the show would be unlike anything ever seen before, under the Big Top or anywhere else.

It was not, however, the first to take this new route. Paul Binder and Michael Christiansen,
founders of the Big Apple Circus in 1979, andLarry Pisoni, founder of the Pickle Family
Circus, brought the more classical one-ring circus back to America after over 100 years, when
even the smallest circuses spread their shows over three rings.2 Also in 1979, Guy Caron
established the circus school that would eventually become the Ecole Nationale du Cirque and

train a significant number of the original performers in Cirque du Soleil's initial l3-week
tour. Each of these key players were outsiders in the tradition-bound world of the circus, with
roots more akin to the hippie counterculture than anything else. In contrast to the consciously
intimate scale and deference to skill and artistry above commercialism of the Pickle Family
and Big Apple Circuses, they never hesitated to make theirs a commercial enterprise.
With a US$1.7 million contract from the provincial government of Quebec, the show travelled
the province, attracting some powerful fans that it would later need. Closing the first season
with a surplus of US$50,000, Lalibertd decided to promote his new show and invested heavily
in a new tent and other equipment. Although it finished 1985 to critical acclaim, Cirque du
Soleil was nevertheless US$750,000 in debt from its investments in equipment, despite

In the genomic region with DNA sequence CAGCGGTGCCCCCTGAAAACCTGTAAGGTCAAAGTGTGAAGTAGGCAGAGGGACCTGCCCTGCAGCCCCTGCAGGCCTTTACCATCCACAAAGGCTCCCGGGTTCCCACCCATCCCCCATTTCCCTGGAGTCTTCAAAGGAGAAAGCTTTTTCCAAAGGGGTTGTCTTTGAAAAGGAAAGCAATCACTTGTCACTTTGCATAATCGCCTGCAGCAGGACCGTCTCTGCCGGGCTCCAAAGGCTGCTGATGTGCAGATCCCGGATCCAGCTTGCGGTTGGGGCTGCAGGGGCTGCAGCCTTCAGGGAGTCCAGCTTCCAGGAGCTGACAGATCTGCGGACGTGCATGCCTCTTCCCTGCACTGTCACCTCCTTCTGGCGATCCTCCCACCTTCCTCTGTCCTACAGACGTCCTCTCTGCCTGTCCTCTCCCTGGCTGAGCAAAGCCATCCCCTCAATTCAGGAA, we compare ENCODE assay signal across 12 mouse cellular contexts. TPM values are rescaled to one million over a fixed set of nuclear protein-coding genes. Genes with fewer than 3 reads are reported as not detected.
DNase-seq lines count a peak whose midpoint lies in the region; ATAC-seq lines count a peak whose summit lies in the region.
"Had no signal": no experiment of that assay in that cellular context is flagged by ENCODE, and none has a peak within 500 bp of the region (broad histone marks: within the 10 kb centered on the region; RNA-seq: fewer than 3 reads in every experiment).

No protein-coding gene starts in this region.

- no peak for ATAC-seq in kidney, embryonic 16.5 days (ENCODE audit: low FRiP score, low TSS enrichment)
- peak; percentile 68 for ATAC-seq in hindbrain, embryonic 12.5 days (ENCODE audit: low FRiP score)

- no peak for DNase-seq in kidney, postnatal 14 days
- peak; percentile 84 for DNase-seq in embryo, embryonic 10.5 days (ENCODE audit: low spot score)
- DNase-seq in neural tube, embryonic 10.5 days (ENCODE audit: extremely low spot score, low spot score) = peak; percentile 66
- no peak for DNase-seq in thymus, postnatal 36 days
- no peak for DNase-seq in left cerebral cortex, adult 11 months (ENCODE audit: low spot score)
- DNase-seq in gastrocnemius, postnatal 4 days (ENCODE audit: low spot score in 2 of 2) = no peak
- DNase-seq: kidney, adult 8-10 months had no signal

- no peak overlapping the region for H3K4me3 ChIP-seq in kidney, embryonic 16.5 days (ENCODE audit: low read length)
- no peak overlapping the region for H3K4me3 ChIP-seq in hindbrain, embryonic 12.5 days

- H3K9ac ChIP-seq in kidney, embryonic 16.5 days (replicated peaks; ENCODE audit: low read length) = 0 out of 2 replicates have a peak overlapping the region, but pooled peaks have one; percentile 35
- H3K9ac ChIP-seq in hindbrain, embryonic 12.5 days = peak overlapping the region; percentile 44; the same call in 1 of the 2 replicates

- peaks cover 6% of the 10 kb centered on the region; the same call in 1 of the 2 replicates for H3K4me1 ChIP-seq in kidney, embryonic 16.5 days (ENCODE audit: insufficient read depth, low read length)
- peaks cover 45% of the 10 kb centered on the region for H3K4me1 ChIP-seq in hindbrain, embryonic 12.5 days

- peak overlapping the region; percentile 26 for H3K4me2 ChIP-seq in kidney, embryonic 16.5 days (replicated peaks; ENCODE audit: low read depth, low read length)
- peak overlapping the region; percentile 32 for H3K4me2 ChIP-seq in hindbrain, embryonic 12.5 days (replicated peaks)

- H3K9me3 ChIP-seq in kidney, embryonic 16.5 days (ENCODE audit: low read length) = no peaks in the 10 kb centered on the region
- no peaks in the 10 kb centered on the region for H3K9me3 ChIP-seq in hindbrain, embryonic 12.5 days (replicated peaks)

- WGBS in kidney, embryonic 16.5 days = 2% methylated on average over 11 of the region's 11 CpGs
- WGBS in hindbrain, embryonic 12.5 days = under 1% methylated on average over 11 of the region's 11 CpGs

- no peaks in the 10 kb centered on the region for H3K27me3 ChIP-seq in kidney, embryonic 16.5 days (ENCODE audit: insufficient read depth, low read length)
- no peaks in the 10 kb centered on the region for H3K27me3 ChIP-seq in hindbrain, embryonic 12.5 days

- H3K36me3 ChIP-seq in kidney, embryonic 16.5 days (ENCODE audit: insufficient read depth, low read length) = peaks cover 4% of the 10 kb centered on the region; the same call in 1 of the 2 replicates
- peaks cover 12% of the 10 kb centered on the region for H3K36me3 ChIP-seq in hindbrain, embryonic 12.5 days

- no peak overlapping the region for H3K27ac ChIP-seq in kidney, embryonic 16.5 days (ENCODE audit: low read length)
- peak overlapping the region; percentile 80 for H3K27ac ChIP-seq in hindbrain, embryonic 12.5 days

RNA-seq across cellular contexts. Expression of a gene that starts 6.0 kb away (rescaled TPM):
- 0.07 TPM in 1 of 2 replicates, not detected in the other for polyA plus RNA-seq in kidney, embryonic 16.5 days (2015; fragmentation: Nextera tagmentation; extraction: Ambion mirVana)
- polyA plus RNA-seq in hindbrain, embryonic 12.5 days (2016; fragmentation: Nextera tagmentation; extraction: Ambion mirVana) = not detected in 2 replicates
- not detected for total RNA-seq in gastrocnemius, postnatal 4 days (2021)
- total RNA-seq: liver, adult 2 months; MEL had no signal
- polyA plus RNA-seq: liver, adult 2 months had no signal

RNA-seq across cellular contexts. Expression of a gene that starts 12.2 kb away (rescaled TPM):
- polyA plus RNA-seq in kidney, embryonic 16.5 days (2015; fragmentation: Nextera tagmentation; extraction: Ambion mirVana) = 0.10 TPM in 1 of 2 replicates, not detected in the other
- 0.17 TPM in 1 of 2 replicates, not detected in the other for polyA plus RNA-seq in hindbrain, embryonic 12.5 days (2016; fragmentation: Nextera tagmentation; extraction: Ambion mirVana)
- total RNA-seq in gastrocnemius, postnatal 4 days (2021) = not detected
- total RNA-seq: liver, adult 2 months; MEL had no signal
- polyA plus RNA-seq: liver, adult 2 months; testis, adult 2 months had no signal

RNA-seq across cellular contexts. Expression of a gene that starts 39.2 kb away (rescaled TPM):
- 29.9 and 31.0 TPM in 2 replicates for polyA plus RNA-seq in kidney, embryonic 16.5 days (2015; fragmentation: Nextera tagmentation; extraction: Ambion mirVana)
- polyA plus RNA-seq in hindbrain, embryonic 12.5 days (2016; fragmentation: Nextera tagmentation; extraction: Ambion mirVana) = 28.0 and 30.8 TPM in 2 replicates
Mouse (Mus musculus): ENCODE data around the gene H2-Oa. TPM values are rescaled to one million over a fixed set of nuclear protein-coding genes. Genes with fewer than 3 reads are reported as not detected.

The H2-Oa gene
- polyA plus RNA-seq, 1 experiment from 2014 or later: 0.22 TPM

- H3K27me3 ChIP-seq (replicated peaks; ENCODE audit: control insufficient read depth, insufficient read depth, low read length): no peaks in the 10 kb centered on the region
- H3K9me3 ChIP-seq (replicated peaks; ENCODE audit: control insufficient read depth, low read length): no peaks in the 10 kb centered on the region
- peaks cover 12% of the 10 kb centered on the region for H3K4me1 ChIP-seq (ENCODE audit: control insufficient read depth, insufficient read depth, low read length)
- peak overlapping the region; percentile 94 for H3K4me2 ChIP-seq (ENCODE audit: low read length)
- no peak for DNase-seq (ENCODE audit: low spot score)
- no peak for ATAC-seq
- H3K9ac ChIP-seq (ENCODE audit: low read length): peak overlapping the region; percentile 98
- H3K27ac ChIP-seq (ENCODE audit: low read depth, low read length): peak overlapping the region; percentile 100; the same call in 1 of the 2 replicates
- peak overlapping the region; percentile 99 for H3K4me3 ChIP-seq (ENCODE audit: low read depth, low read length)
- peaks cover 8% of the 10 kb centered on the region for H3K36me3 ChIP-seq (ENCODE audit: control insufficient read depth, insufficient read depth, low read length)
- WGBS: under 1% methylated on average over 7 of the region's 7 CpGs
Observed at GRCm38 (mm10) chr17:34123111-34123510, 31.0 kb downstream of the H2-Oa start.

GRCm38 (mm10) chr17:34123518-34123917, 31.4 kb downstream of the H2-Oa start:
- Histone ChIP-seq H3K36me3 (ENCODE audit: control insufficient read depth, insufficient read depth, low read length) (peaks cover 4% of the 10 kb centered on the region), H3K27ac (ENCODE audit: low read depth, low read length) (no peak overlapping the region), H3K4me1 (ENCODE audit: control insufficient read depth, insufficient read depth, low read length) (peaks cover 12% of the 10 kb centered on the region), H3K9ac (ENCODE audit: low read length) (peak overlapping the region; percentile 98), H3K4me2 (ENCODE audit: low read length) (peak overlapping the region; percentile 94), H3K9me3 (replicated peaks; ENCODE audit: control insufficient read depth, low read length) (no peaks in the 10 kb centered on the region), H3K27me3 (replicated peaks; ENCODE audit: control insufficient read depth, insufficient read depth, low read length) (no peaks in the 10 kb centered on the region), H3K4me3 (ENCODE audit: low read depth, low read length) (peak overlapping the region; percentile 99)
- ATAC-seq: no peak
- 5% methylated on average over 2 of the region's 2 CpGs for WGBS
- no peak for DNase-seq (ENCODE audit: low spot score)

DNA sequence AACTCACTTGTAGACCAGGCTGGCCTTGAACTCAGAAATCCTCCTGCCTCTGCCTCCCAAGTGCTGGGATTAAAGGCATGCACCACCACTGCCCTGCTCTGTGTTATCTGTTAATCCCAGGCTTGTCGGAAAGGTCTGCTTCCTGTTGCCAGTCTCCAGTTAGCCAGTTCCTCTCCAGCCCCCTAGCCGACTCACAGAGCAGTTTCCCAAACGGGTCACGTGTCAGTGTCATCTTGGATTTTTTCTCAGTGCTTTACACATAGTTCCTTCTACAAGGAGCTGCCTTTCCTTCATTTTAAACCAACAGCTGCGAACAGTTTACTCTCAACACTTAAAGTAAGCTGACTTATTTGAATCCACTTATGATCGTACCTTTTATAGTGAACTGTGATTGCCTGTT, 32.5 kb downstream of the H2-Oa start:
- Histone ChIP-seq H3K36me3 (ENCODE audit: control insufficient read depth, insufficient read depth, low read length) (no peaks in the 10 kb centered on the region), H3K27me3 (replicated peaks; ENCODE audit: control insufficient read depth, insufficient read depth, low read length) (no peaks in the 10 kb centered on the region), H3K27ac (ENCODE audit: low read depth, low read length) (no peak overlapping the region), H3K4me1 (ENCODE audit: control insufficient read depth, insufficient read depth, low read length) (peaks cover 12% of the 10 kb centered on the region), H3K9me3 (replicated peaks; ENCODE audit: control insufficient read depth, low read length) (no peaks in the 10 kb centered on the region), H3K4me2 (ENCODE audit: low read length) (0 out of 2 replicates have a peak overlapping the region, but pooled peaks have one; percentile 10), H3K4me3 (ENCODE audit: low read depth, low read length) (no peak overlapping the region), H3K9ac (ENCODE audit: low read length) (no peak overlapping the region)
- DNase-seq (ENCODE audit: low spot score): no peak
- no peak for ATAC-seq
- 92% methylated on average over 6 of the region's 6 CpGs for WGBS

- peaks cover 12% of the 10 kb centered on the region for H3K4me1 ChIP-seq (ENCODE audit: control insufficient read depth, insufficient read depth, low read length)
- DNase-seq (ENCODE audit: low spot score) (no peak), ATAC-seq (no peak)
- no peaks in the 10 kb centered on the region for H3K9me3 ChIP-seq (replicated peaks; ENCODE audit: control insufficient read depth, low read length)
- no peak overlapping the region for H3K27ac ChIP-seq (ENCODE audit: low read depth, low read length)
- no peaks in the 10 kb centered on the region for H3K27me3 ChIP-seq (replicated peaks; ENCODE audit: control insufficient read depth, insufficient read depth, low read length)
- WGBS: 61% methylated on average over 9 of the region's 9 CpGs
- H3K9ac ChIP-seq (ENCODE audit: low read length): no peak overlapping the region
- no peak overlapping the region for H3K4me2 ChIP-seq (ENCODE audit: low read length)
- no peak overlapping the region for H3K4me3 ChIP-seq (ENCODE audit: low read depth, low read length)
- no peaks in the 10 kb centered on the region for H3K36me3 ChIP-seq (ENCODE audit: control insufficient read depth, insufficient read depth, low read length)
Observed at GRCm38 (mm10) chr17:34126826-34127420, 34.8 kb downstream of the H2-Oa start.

extending the run several cities beyond the initial route. Rene Levesque, then the Prime
Minister of Quebec and an avid fan from the 1984 opening show, saw the cultural value in
supporting the enterprise and refinanced the debt.3

The troupe took another huge gamble, spending all its remaining funds after the 1986 season
to join the Los Angeles Arts Festival in 1987, its first serious foray outside of the Quebec
region. This time the gamble paid off: Cirque du Soleil was a huge success and almost
immediately sold out its later shows. Patronage of celebrities like Steve Martin, David Bowie,

2
3

Emest Albrecht, The New American Circus (Gainesville, FL: University Press of Florida), p2
Albrecht, p75.

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Madonna, Elton John and Francis Ford Coppola helped seal its identity as a sophisticated new
form of entertainment.

The Gontent and Style of Girque du Soleil


Cirque du Soleil has a unique approach to developing its shows, setting it apart from most
other circuses. "A Cirque du Soleil performance is like no other circus ever seen in the United
States or anywhere else. It is relentless in its drive to be nothing shorl of spellbinding." A
thematic line, though frequently rather vague (and intentionally so), is manifested throughout
the show in costumes, music and the types of acts performed. While not rising to the level of a

storyline, the theme brings harmony and an intellectual component to the show, without
imposing limits on its potential for acts. Rather than taking existing acts and compiling them
into a show, Guy Caron, Franco Dragone and the creative teams at Cirque du Soleil who have